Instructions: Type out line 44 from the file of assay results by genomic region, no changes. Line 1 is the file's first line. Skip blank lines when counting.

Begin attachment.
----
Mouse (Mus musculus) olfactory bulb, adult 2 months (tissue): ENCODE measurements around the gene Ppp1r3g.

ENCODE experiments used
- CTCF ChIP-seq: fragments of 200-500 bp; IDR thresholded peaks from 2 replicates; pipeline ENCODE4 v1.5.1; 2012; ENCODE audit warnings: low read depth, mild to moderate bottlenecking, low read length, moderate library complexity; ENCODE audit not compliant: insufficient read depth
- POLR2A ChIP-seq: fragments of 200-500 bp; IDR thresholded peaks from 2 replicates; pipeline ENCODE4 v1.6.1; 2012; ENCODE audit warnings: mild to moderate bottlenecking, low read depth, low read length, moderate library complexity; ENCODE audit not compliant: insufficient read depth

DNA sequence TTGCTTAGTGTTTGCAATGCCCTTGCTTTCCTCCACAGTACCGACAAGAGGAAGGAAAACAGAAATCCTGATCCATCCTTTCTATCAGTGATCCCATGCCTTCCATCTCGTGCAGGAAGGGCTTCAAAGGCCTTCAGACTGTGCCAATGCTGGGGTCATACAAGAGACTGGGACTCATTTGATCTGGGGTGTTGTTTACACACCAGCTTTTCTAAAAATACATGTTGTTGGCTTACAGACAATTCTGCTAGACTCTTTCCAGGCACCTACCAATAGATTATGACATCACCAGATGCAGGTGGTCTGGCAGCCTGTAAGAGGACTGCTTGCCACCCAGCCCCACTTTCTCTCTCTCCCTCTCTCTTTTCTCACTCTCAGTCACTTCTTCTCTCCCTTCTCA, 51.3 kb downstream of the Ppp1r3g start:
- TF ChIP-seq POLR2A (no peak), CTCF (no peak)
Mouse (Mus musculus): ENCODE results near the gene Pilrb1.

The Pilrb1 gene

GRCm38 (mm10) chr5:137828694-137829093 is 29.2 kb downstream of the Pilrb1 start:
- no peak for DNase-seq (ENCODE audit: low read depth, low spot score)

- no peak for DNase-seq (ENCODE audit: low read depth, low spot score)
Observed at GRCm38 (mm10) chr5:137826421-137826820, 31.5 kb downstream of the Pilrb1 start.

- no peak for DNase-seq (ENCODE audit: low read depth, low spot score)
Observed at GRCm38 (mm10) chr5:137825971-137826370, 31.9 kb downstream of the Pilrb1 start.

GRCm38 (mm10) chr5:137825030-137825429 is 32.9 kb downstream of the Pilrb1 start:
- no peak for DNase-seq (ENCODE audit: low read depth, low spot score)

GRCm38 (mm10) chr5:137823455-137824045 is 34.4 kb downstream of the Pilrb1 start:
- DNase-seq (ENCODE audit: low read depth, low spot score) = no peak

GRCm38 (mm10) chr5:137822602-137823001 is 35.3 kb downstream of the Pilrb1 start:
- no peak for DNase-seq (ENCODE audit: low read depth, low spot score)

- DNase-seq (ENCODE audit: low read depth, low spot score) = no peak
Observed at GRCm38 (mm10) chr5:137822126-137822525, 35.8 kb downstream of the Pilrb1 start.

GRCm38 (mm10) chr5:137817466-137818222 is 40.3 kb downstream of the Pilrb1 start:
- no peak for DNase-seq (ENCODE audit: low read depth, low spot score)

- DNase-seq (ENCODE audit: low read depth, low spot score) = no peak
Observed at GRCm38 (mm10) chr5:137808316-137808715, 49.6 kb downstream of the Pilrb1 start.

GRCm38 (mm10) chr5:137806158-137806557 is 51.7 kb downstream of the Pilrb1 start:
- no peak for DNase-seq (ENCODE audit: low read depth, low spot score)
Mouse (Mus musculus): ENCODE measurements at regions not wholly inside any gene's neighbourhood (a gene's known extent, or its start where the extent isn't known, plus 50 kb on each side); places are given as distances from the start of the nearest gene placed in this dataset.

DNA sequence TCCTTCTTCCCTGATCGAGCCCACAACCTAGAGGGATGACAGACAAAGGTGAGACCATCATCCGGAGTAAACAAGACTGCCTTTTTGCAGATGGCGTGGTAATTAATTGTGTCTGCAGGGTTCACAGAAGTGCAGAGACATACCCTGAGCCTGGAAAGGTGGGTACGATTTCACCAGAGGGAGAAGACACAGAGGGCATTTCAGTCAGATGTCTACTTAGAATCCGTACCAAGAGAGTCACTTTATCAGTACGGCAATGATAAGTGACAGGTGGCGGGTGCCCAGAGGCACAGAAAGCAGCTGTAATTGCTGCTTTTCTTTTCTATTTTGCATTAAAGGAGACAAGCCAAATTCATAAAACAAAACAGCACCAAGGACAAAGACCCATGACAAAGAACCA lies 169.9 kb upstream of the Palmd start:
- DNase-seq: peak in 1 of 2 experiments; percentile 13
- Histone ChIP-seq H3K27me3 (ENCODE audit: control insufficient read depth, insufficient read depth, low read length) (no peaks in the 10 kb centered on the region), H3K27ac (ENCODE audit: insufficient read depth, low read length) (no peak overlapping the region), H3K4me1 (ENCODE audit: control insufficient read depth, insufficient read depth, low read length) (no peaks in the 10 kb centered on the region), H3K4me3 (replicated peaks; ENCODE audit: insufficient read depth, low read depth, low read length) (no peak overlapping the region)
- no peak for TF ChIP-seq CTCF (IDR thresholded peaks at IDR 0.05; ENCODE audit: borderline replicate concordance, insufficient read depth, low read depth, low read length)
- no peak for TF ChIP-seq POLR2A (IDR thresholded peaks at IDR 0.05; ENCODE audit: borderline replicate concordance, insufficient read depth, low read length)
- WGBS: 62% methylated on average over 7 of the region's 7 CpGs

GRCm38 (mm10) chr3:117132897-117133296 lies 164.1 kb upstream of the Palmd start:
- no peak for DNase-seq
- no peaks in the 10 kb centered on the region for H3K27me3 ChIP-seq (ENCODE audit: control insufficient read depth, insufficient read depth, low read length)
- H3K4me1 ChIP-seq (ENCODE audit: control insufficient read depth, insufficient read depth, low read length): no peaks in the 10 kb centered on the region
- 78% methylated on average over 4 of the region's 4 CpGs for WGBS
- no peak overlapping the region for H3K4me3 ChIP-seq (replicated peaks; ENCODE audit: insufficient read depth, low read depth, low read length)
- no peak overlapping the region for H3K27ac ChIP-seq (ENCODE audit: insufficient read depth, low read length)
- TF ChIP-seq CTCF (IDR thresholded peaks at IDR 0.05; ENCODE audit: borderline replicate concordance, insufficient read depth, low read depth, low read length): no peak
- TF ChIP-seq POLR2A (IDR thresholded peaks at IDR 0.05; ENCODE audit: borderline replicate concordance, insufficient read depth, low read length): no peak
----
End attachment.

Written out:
- TF ChIP-seq POLR2A (IDR thresholded peaks at IDR 0.05; ENCODE audit: borderline replicate concordance, insufficient read depth, low read length): no peak